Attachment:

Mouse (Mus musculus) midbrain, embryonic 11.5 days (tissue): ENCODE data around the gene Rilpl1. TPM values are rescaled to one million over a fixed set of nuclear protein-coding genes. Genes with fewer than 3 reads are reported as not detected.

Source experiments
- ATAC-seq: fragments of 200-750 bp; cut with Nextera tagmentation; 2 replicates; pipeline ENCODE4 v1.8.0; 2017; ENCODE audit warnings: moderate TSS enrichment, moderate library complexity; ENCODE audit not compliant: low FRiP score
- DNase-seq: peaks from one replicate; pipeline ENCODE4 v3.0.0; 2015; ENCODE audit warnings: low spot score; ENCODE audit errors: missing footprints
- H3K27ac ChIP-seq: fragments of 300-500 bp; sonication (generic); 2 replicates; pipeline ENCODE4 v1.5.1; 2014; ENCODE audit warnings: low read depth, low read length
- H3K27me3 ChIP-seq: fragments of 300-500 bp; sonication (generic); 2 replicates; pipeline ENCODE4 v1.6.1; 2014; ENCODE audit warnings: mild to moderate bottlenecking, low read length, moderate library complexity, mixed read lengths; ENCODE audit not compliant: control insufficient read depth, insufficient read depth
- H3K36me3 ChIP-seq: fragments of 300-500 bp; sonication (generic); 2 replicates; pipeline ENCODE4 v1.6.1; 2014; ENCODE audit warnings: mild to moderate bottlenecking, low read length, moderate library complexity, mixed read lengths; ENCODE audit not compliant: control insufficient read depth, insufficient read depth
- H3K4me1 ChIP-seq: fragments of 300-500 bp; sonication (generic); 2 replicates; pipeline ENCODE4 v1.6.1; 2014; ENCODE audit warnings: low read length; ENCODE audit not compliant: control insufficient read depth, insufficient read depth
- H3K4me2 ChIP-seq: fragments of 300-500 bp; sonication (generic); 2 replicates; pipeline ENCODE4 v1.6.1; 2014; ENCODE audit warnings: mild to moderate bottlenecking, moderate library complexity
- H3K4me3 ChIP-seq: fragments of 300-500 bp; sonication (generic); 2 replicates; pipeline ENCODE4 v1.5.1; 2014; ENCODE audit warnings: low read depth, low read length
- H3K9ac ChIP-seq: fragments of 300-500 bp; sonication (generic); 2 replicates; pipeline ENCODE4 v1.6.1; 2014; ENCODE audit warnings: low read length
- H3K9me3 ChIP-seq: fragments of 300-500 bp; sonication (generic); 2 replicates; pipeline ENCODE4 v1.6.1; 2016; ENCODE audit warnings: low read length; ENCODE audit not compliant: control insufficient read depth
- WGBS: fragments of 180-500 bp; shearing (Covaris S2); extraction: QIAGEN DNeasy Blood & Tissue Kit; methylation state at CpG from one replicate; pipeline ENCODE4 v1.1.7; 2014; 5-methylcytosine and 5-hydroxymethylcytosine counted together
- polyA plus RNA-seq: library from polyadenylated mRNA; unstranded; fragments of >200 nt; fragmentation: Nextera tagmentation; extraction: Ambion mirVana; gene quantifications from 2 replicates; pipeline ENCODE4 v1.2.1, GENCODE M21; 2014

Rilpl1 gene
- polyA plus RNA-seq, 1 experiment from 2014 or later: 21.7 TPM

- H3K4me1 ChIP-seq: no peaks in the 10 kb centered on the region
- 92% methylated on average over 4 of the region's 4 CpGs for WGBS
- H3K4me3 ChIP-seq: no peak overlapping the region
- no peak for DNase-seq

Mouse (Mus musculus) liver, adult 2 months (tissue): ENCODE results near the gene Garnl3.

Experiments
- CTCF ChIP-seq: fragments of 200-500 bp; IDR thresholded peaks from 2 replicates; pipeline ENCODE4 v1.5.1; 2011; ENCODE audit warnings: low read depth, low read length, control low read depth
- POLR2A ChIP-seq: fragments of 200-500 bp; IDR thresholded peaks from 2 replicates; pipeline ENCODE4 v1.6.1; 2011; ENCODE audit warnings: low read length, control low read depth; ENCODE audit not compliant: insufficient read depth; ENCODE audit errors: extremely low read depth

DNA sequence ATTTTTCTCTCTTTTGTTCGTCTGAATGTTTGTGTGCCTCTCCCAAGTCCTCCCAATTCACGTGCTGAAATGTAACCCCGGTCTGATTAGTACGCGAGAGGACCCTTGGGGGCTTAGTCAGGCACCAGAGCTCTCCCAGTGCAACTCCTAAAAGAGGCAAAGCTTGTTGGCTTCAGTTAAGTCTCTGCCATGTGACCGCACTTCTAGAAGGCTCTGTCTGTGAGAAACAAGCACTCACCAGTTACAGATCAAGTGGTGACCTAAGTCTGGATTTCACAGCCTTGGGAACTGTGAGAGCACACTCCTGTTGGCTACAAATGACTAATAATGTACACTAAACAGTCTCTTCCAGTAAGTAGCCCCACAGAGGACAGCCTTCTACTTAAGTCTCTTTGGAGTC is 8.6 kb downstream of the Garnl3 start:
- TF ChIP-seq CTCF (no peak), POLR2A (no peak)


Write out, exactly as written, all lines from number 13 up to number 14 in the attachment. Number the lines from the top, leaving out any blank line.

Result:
- WGBS: fragments of 180-500 bp; shearing (Covaris S2); extraction: QIAGEN DNeasy Blood & Tissue Kit; methylation state at CpG from one replicate; pipeline ENCODE4 v1.1.7; 2014; 5-methylcytosine and 5-hydroxymethylcytosine counted together
- polyA plus RNA-seq: library from polyadenylated mRNA; unstranded; fragments of >200 nt; fragmentation: Nextera tagmentation; extraction: Ambion mirVana; gene quantifications from 2 replicates; pipeline ENCODE4 v1.2.1, GENCODE M21; 2014